DMX Workstation Information is the new currency of the digital world and navigating this web requires software allowing users to manage the limitless data flow between an individual and the virtual world. The NATO SOF Digital Media Exploitation (DMX) Course concentrates on the retrieval and examination of data stored on computers and other digital storage devices, and the fusion of this data into intelligible reports. Students will learn computer forensic basics, memory structure, how to identify and correct corrupted data, file carving, password breaking, and basic decryption techniques. All forensic tools used in this class are ‘freeware’ and will be available to the student upon graduation.

Once data is available for analysis, students will be presented with a series of scenarios where they will triage extracted information and structure the data for further analysis. From decoding pictures hidden within text, retrieving deleted data from unallocated space, to building a virtual user profile during an investitation, A NATO SOF DMX graduate will leave with the software tools and knowledge that can immediately enhance their unit's capabilities at any level of operation.

This course has a technology-heavy curriculum.

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The world of cyber forensics is exploding and the job opportunities for people involved in cyber forensics grow daily. Students in high school and college need to understand the need for professional cyber forensic technicians and managers. This two-day course is designed to introduce teachers and educators to a curriculum that explores digital forensics. The labs designed for the teacher/educator will allow a student to explore the world of cyber forensic investigations using established legal frameworks and scientific digital forensic discovery.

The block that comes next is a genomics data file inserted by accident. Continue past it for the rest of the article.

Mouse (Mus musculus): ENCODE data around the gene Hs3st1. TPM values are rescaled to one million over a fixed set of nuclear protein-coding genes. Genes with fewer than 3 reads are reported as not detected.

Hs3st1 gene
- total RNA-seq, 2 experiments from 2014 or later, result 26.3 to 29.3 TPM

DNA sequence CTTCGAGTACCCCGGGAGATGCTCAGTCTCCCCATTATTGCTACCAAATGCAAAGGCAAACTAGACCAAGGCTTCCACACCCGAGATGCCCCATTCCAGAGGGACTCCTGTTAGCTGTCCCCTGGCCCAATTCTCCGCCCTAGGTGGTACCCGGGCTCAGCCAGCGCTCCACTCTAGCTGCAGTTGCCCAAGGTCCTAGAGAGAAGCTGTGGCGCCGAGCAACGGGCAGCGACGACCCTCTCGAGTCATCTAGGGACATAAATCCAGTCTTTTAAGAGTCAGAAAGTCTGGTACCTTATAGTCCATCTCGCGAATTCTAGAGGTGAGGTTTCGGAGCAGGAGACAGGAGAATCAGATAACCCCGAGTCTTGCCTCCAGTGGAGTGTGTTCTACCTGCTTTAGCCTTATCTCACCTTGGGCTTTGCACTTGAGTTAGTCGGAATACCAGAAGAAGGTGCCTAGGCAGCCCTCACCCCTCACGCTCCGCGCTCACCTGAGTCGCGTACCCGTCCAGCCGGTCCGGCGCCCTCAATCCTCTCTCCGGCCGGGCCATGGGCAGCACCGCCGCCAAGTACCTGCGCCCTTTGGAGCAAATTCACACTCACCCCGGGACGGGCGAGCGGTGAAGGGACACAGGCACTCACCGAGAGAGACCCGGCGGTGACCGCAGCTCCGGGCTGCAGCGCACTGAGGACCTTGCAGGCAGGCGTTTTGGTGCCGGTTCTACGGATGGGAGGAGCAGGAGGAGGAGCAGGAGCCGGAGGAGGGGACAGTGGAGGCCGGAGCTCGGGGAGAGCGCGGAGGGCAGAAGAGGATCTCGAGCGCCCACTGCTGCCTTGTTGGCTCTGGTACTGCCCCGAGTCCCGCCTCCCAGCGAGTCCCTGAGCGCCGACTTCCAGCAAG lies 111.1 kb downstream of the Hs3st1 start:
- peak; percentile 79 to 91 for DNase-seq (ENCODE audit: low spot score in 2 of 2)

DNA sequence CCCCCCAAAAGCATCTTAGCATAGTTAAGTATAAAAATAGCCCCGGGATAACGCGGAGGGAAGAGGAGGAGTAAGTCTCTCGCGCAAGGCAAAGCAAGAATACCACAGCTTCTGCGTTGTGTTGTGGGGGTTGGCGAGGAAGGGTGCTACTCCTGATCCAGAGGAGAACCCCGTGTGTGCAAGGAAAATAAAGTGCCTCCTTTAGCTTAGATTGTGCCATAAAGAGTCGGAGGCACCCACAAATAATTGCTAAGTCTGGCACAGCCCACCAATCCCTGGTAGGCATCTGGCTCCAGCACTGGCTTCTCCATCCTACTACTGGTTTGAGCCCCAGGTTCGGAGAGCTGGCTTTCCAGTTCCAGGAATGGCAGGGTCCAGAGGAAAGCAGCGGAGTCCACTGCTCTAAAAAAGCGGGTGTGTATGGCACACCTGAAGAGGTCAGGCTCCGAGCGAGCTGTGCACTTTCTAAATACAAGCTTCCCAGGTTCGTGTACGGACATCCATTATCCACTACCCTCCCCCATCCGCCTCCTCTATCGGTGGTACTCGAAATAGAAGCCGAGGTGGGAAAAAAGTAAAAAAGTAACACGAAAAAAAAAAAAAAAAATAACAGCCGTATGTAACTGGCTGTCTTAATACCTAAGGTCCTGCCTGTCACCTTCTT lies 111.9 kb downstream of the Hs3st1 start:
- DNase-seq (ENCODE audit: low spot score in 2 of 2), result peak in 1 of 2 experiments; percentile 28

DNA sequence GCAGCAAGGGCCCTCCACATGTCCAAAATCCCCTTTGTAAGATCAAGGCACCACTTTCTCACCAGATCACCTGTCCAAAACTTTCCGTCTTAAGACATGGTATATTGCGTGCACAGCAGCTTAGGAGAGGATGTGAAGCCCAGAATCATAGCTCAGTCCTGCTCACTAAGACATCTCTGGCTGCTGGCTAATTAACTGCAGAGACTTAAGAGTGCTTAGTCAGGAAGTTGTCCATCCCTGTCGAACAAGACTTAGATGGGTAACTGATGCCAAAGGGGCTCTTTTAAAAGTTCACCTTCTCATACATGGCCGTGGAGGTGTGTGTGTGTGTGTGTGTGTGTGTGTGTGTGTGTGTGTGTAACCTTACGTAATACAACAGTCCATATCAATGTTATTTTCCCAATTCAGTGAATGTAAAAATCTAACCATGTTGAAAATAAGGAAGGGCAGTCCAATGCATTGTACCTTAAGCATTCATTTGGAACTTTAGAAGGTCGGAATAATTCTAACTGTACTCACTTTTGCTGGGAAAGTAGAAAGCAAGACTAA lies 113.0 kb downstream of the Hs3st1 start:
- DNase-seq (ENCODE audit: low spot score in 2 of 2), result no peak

This course will cover various digital device concepts, including how data is stored and transmitted on a network, why forensic programs can find deleted data on electronic media, and how that information can be used in civil and criminal investigations. Teachers/Educators will be provided free open-source tools and the lesson plans to use the tools in a classroom training environment.

With over 9 Billion wireless subscriptions worldwide as of 2016, every criminal investigation involves information that can be captured from a digital device, including phones and tablets. Understanding what information can be obtained from these devices, as well as how to collect and preserve the information legally is critical. This course will cover various digital devices, how wireless and cellular networks operate, and review data and information that can be obtained from carriers, devices, and the web. Attendees will be exposed to FTK Imager and Autopsy, open source tools for digital device imaging, as well as commercial products including Paraben’s E3:DS (Device Seizure) and HTCI’s MapLink and DART tools.  Students will conduct practical exercises on mobile devices and learn how to create presentations and reports that meet law enforcement legal requirements.

Class Overview:

Day 1

  • Overview of the Digital Evidence cycle Collection, Preservation, Evaluation, Report (CPER) model
  • Introduction to Open Source Forensic Tools: FTK Imager and Autopsy
  • Conduct a sample case to show the power of FTK and Autopsy in a hands on case environment 

Day 2

  • Cell Phone collection overview
  • Using Paraben DS to collect cellphone data from the handsets
  • Using DART to correlate multiple cellphone extractions for a case file
  • Using Call Detail Records (CDR) in your investigations including MapLink to create plots and reports
  • Hands on practical exercise using the cellphone collection tools to produce evidence.